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Nice Coffee Table Ideas for Small or Medium Sized Homes

Coffee tables are always a nice touch in any home, especially for small or medium sized homes wherein the front door immediately opens to the living room. If ever there is an entrance hallway, it can be very short, but can also be a place for one more coffee table.  Having coffee tables stylized beautifully are a great addition. The coffee table is actually the centerpiece of all non-sitting furniture in the living room because it’s where you set down your fruit salad bowl, your drink, and anything your visitors may be carrying.

It’s often where you leave the TV remote. It can also act as part storage and part display. Whether for display or for pure function, a coffee table, or tables, can be your direct style choice and interpretation. Here are some coffee table ideas that can take these furniture pieces to the next level:

For a very modern look try keeping your coffee table monochromatic in nature. You can put two or three layers of the same colored table rugs arranged differently. Or you can place a brightly colored floor rug on top of a coffee table for something different yet monochromatic. If you want your small living room to look more spacious, try using a mirrored coffee table. Use a fairly large one that becomes the centerpiece of the living room.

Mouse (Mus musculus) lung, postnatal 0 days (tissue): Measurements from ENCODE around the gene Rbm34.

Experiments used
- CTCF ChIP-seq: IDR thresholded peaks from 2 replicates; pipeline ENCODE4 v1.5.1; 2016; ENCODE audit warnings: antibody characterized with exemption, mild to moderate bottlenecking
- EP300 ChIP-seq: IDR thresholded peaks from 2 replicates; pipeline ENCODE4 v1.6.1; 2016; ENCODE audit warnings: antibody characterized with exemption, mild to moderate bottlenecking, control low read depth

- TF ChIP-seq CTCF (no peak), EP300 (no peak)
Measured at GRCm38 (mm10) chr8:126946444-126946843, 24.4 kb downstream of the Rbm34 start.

If you’re planning a unique type of dinner party, why not have it in the living room and use the large coffee table instead. You can either serve the food on the table and sit around it, or use pillows as seats for a fun dinner night. If you don’t want to clutter to add up in the living room, you can use a glass shadow box coffee table to create more space while keeping the top of the table clear. The bottom part of the table serves as a storage area while the tabletop is glass so you can see what you stored at the bottom.

If you have a small terrace or patio, you can bring out the coffee table and enjoy the morning coffee or an afternoon snack (and maybe a nap) in the outdoors. Note that your terrace or patio needs to be roofed in or protected against the elements or else your coffee table will easily rot.

Add style and decoration to an ordinary coffee table by adding a customized terrarium using an old large wine glass or large bowl. Be creative and add colorful plants.

When Doing Spring Cleaning, Don’t Just Throw Away Those Scrap Metals

When doing some spring cleaning we often stumble upon some old or scrap metals around the house. You will often find them in your:

  • Kitchen
  • Living Room
  • Bathroom
  • Garage
  • Garden or Yard